“The smell of petrol and things that go fast sit well in the RemedySounds camp. I feel very excited to be working with one of the best teams in the world at such a fantastic event and I am really looking forward to raising the roof of the SBK Paddock Show on Saturday night!"

With just a single round of the World Superbike championship taking place in the UK, those involved in the series are making a serious effort to try to revive the glory days of British World Superbike races, which saw up to 100,000 fans flock to the events. The charity Riders for Health, the Donington Park circuit, and the UK-based team Voltcom Crescent Suzuki are all playing their part to try to create some more buzz around the event.The World Superbike weekend opens with the Day of Dreams, organized by Riders for Health to raise money for motorcycle racing's favorite charity. For £15, fans will be able to purchase a ticket giving pit lane and paddock access, catch the World Superbike riders question and answer session and paddock show, get autographs from their favorite riders, and take part in a special Riders for Health pit walk, and get a close up look at the WSBK and WSS machinery. The day will end with a special auction for Riders for Health. For £95, a select group of people will also have the chance to put in some track time under the watchful eye of British legends Ron Haslam and Niall Mackenzie.

Andrea Iannone Given Penalty Point For Move During Qualifying

Andrea Iannone has been handed a penalty point for an incident during qualifying at Le Mans on Saturday. The Italian was deemed to have ridden dangerously after he rejoined the track at the Garage Bleu Esses almost directly beside Marc Marquez, who was on a flying lap. 

Marquez had complained about the move during the press conference, but Iannone had claimed that he had run out of brakes at the Chemin aux Boeufs chicane and cut across the sliproad. Marquez had responded to that suggestion by pointing out that if you've run out of brakes, you normally close the throttle across the sliproad, rather than accelerate. Race Direction appear to agree with Marquez' assessment.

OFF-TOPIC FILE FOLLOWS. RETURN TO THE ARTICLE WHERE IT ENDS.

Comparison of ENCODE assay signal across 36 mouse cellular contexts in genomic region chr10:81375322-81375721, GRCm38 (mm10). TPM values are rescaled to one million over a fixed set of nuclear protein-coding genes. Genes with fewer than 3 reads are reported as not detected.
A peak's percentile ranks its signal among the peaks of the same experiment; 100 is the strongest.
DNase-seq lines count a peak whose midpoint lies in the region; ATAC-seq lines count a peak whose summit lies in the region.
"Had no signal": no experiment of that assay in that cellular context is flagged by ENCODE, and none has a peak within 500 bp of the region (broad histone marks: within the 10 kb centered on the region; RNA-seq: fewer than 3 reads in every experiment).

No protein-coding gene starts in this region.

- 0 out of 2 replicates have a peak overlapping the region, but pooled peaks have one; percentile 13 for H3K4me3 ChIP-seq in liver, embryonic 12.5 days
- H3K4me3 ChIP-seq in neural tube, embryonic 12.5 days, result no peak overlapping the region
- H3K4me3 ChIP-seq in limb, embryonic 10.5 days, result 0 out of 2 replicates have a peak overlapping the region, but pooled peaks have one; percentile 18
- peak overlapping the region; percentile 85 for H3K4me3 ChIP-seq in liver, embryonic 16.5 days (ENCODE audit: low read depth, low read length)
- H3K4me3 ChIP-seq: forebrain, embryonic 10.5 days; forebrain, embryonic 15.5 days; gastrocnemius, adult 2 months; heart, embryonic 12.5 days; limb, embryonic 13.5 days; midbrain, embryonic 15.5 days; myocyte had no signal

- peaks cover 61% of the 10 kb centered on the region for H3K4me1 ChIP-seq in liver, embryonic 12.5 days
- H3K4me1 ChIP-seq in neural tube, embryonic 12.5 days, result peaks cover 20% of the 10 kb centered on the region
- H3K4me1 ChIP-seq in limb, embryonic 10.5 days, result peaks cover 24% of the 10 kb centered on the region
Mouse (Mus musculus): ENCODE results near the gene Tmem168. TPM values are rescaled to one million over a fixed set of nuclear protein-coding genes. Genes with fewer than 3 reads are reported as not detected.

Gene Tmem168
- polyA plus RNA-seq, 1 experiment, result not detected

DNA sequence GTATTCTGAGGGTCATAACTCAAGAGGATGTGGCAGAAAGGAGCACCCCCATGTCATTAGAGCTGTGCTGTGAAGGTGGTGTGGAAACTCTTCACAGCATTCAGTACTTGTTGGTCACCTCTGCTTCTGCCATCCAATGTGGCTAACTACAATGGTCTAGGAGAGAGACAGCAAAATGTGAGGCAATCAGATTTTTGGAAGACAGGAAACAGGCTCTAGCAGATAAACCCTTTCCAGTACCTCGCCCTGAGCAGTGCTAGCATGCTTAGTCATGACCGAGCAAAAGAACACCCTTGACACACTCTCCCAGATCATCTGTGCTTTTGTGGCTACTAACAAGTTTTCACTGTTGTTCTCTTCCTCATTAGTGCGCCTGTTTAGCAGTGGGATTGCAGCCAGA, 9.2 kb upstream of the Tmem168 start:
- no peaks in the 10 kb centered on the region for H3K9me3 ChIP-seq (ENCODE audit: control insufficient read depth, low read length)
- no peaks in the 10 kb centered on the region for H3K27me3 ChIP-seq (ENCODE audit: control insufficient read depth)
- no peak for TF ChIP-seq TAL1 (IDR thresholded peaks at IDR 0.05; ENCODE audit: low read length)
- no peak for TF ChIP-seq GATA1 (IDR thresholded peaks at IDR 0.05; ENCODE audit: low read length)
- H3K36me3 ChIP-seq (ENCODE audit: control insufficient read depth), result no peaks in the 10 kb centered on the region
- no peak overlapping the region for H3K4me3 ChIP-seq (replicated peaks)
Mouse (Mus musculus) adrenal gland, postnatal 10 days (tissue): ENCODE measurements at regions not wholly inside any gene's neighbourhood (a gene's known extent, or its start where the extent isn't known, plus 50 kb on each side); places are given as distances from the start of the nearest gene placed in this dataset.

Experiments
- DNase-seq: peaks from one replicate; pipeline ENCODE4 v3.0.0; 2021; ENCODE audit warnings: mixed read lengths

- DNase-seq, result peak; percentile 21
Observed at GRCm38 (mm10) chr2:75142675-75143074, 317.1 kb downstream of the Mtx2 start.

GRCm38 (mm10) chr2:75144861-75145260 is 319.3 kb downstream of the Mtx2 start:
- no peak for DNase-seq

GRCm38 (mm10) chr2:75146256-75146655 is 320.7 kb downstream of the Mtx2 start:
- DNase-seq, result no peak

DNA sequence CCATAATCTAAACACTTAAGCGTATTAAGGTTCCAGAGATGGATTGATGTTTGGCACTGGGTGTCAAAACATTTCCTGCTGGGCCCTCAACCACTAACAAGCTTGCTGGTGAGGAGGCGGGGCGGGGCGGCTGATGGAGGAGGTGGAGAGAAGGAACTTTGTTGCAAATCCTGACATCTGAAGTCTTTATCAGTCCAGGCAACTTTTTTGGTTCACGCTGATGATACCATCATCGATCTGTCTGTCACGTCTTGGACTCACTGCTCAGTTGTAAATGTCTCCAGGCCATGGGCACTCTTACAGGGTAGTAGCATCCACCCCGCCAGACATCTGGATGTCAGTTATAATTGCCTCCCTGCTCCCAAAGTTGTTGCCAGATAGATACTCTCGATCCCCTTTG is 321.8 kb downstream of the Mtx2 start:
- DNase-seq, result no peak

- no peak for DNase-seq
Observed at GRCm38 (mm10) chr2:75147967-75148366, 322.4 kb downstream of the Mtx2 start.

Below is the press release on the incident:


FIM Road Racing World Championship Grand Prix

Monster Energy Grand Prix de France - Decision of the Race Direction

On 17 May, 2014 during the MotoGP Qualifying 2 session of the Monster Energy Grand Prix de France, the rider #29 in the MotoGP class, Mr Andrea Iannone ran off the circuit and rejoined the circuit at a speed and in a position which caused danger to himself and another rider, and disrupted the progress of the other rider.

This is considered to be irresponsible riding and is therefore an infringement of Article 1.21.2 of the FIM Road Racing World Championship Grand Prix Regulations.

A Race Direction hearing was held with the rider in attendance.

The decision of Race Direction is to impose the addition of one Penalty Point to the record of rider #29 Andrea Iannone, according to Article 3.3.1.3 of the 2014 FIM Road Racing World Championship Grand Prix Disciplinary and Arbitration Code.

No appeal was lodged.

The decision of Race Direction is final.

Andrea Iannone has been handed a penalty point for an incident during qualifying at Le Mans on Saturday. The Italian was deemed to have ridden dangerously after he rejoined the track at the Garage Bleu Esses almost directly beside Marc Marquez, who was on a flying lap. Marquez had complained about the move during the press conference, but Iannone had claimed that he had run out of brakes at the Chemin aux Boeufs chicane and cut across the sliproad. Marquez had responded to that suggestion by pointing out that if you've run out of brakes, you normally close the throttle across the sliproad, rather than accelerate. Race Direction appear to agree with Marquez' assessment.Below is the press release on the incident:FIM Road Racing World Championship Grand PrixMonster Energy Grand Prix de France - Decision of the Race DirectionOn 17 May, 2014 during the MotoGP Qualifying 2 session of the Monster Energy Grand Prix de France, the rider #29 in the MotoGP class, Mr Andrea Iannone ran off the circuit and rejoined the circuit at a speed and in a position which caused danger to himself and another rider, and disrupted the progress of the other rider.